Juveniles Tried As Adults Cases In North Carolina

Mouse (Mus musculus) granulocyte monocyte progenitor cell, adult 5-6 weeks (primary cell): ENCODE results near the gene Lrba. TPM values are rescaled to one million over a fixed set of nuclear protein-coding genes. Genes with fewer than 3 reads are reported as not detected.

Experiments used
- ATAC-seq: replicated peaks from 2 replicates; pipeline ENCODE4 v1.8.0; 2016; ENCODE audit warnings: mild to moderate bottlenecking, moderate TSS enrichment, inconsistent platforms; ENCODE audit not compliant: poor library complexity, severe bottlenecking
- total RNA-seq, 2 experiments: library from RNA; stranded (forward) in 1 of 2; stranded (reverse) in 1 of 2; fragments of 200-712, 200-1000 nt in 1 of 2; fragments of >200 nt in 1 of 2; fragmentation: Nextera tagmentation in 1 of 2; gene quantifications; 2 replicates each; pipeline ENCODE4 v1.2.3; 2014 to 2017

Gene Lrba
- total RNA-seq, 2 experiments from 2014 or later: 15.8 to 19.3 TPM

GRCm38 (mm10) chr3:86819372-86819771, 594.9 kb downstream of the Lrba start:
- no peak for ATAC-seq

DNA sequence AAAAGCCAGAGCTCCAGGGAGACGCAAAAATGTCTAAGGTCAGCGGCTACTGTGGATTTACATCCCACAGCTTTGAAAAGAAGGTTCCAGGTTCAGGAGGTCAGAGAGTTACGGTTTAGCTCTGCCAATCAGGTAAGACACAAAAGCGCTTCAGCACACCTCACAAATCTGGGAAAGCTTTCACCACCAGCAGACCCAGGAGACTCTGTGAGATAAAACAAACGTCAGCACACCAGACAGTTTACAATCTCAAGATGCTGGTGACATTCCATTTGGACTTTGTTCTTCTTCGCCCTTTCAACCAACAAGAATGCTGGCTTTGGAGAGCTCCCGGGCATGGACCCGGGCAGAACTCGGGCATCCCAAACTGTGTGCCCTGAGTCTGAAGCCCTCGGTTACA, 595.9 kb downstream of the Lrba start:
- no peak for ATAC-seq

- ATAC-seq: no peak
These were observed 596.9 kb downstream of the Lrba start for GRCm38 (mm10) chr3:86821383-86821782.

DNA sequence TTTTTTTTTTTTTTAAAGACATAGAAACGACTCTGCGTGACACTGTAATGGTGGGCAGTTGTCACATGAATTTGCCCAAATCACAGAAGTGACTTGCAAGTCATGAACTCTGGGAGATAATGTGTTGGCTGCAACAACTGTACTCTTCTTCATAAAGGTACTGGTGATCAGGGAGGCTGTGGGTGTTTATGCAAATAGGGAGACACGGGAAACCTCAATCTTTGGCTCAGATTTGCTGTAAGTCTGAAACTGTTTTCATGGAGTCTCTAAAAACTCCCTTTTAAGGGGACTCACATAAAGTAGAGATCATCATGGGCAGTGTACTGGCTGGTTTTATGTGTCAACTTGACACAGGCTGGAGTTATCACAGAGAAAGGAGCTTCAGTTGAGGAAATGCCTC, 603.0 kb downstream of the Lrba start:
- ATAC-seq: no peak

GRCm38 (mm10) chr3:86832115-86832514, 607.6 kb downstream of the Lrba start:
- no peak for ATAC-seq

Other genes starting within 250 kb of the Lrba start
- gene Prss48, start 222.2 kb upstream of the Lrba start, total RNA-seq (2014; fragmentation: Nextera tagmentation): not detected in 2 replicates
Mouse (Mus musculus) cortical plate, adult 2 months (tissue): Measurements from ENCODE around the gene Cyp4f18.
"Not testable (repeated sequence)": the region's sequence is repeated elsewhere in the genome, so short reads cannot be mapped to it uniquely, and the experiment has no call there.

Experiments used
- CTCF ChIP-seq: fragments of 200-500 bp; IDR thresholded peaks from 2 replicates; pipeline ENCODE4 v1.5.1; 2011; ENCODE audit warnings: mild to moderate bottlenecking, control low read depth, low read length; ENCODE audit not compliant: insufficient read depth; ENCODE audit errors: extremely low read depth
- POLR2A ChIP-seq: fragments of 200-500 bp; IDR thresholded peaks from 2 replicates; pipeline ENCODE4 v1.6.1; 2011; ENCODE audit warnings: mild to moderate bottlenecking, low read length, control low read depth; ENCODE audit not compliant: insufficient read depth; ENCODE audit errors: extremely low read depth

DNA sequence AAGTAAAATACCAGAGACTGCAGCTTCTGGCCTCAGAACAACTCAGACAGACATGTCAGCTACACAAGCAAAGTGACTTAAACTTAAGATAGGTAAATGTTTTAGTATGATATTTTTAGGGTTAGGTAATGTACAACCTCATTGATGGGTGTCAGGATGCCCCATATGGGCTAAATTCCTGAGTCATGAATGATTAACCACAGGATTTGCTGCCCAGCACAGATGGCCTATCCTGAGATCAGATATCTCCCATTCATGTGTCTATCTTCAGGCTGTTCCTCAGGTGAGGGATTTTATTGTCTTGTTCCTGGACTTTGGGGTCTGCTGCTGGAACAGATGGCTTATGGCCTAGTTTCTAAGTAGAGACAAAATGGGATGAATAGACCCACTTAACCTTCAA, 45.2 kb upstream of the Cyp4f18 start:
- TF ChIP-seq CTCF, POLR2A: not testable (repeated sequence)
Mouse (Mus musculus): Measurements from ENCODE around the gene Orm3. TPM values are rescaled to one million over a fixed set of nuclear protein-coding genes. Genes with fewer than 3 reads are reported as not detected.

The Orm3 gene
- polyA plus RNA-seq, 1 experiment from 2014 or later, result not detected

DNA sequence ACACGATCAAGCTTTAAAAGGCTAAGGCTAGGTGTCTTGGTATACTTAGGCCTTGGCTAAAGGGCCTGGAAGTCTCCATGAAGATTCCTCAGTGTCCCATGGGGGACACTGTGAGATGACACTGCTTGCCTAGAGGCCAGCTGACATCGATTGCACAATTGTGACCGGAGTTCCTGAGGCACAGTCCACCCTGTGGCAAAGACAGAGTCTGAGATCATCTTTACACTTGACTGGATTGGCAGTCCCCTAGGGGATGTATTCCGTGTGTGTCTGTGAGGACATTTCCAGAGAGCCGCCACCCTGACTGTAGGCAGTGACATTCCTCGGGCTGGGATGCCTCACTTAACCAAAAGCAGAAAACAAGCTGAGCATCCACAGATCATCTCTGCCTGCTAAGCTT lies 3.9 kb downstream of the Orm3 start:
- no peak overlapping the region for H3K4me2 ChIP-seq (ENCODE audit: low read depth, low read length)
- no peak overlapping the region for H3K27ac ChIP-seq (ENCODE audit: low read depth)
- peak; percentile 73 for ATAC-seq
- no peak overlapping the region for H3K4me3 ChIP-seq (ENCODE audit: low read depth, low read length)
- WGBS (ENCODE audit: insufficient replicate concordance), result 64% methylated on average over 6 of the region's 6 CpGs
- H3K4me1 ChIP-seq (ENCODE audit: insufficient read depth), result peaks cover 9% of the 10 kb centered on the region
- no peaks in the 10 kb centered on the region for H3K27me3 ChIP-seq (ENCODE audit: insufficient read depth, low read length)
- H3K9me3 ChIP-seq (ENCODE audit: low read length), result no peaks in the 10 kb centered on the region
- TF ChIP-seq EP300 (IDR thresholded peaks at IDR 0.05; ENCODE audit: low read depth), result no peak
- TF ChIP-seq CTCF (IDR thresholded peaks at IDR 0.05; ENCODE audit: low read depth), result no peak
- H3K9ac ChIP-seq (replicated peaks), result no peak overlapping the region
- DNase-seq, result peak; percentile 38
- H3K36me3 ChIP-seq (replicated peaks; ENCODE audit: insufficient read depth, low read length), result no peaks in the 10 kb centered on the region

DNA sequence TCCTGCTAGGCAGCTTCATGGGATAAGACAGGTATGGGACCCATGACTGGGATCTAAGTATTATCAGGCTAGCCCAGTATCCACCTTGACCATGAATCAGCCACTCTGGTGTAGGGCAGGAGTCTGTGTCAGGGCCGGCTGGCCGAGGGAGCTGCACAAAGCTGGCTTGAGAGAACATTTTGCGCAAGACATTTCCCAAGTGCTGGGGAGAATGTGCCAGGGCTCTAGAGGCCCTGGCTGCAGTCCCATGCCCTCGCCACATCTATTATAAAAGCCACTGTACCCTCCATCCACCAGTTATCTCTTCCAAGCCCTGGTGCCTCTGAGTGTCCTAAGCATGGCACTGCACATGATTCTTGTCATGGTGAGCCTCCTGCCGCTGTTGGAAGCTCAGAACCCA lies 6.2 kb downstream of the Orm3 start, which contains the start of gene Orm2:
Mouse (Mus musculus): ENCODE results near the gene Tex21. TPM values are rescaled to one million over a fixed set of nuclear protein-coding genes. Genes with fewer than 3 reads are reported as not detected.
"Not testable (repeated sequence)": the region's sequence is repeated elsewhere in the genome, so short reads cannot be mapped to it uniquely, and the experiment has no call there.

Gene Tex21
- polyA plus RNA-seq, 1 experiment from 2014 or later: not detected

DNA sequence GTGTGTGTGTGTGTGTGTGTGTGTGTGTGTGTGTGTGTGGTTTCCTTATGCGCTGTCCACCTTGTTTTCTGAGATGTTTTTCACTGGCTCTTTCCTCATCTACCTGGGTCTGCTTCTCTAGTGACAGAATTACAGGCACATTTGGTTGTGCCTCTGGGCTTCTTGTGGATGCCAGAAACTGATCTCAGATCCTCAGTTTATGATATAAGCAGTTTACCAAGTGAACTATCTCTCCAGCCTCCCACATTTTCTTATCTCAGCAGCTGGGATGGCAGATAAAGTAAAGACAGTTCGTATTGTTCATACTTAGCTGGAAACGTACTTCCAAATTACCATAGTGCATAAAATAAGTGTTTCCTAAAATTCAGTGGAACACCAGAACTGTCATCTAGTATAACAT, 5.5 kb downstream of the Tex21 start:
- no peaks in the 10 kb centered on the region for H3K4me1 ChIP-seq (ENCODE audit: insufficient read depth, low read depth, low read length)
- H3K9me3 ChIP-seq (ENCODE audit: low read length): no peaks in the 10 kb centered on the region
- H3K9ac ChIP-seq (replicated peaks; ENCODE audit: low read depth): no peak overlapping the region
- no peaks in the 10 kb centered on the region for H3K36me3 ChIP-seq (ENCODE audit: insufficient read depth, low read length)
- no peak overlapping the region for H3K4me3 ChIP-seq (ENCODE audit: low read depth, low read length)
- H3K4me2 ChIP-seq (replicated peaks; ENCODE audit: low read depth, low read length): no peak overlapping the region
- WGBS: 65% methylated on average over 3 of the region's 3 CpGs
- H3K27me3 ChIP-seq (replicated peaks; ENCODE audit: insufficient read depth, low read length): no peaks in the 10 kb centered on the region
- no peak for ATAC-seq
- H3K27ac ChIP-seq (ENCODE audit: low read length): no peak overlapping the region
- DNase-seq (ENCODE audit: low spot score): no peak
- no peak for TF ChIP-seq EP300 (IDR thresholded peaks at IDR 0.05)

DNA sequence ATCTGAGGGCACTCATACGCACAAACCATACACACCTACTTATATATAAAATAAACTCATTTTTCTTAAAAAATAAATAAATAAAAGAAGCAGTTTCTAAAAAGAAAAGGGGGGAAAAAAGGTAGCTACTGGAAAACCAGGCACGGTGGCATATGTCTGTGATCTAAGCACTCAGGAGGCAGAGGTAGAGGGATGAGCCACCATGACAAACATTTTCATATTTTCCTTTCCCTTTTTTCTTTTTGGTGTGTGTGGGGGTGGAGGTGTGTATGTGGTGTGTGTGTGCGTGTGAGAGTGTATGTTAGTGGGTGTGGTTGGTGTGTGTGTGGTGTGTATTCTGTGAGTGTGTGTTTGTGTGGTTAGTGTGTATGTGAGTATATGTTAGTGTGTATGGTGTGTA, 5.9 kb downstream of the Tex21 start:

Pursuant to N.C. Gen. Stat. 7A-610: (a) If probable cause is found and transfer to superior court is not required by G.S. 7A-608, the prosecutor or the juvenile may move that the case be transferred to the superior court for trial as in the case of adults. the judge may proceed to determine whether the needs of the juvenile or the best interest of the State will be served by transfer of the case to superior court for trial as in the case of adults....N.C. Gen. Stat. 7A-610(a)(1995). The transfer of a juvenile's case to superior court is in the sound discretion of the juvenile court. State v. Green, 124 N.C. App. 269, 276, 477 S.E.2d 182, 185 (1996), affirmed, 348 N.C. 588, 502 S.E.2d 819 (1998), cert. denied, 525 U.S. 1111, 142 L. Ed. 2d 783, 119 S. Ct. 883 (1999). While the decision to transfer a case to the superior court is addressed to the discretion of the juvenile court, the transfer order must contain the reasons underlying the decision. N.C. Gen. Stat. 7A-610(c)(1995); State v. Green, 348 N.C. 588, 601, 502 S.E.2d 819, 826 (1998). In Green, our Supreme Court affirmed the constitutionality of 7A-610, and stated: When a juvenile court judge decides transfer meets "the needs of the juvenile or serves the best interest of the State," he or she does so with full knowledge of the dispositional alternatives in the juvenile and adult systems. The juvenile court judge seeks to develop a disposition that takes into account the facts of the case, such as the seriousness of the crime, the viciousness of the attack, the injury caused and the strength of the State's case. The juvenile court judge's decision is also guided by the needs and limitations of the juvenile, as well as the strengths and weaknesses of the juvenile's family. Moreover, the juvenile court judge takes into account the protection of public safety and the legislature's growing concern with serious youthful offenders and increasing dissatisfaction with the ability of the juvenile system to provide either adequate public protection or rehabilitative service to the juvenile given the usual short period of time between conviction and release from the juvenile system. Green, 348 N.C. at 599-600, 502 S.E.2d at 826.